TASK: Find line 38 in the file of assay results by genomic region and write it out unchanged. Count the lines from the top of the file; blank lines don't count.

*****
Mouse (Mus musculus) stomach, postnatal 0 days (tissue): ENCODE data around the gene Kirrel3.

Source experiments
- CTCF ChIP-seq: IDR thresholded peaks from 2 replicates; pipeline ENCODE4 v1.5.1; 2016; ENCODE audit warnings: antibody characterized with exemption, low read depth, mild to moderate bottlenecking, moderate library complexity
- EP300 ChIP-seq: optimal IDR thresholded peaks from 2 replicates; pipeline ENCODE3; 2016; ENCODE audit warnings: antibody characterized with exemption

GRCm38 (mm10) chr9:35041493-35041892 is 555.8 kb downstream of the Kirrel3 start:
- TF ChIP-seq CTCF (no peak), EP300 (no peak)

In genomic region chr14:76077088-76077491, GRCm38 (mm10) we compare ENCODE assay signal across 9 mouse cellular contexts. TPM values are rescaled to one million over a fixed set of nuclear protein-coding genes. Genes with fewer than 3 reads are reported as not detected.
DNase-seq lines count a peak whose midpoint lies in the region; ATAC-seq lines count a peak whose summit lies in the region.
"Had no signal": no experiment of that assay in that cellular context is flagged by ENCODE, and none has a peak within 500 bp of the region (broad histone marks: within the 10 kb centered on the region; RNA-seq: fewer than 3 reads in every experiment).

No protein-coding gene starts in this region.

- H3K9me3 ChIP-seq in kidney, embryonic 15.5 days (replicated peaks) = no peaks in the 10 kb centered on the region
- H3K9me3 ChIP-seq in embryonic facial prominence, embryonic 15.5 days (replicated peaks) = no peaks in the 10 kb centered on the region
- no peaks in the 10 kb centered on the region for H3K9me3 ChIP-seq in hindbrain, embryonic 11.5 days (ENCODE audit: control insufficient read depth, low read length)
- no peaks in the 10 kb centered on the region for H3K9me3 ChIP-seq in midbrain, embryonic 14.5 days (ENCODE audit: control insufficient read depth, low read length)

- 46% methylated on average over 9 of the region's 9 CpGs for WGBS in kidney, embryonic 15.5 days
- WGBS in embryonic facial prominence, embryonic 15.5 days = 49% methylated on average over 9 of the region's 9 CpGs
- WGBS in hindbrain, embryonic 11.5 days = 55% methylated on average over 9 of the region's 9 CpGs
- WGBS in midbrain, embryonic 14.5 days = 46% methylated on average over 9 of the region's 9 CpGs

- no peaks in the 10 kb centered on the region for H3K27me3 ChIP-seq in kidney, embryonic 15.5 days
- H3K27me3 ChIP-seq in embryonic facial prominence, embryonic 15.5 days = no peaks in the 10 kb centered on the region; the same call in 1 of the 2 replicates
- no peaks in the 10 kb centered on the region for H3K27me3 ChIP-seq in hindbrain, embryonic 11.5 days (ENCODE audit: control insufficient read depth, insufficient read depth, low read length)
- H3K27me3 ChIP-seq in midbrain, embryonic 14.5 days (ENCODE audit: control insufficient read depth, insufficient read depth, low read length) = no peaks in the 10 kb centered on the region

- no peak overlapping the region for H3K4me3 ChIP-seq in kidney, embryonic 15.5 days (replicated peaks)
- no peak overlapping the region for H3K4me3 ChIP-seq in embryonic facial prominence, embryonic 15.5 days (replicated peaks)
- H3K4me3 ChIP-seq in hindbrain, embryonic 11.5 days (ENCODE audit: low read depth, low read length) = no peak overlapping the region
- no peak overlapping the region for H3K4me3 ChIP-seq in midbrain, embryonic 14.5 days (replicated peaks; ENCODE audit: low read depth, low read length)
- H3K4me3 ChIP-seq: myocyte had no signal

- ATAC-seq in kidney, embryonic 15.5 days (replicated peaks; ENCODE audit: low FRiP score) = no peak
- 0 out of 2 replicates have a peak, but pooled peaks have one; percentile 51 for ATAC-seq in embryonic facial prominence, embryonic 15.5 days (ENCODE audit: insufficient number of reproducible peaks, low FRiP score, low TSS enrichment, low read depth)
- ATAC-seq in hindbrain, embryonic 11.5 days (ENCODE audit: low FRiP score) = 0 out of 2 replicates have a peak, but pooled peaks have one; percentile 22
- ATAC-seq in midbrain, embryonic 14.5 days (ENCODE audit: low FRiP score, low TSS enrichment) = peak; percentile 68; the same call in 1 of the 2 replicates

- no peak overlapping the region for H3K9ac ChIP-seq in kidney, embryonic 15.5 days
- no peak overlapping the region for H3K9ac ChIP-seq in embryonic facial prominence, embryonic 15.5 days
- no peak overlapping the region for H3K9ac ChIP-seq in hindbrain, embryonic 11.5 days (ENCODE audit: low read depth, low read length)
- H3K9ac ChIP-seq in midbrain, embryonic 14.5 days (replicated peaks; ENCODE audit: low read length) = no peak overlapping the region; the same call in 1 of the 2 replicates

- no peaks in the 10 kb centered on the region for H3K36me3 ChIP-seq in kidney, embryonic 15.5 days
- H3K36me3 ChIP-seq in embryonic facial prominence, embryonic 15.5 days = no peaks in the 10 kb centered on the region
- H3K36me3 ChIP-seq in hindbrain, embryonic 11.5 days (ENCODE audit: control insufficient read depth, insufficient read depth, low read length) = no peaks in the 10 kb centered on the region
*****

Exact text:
- H3K36me3 ChIP-seq in hindbrain, embryonic 11.5 days (ENCODE audit: control insufficient read depth, insufficient read depth, low read length) = no peaks in the 10 kb centered on the region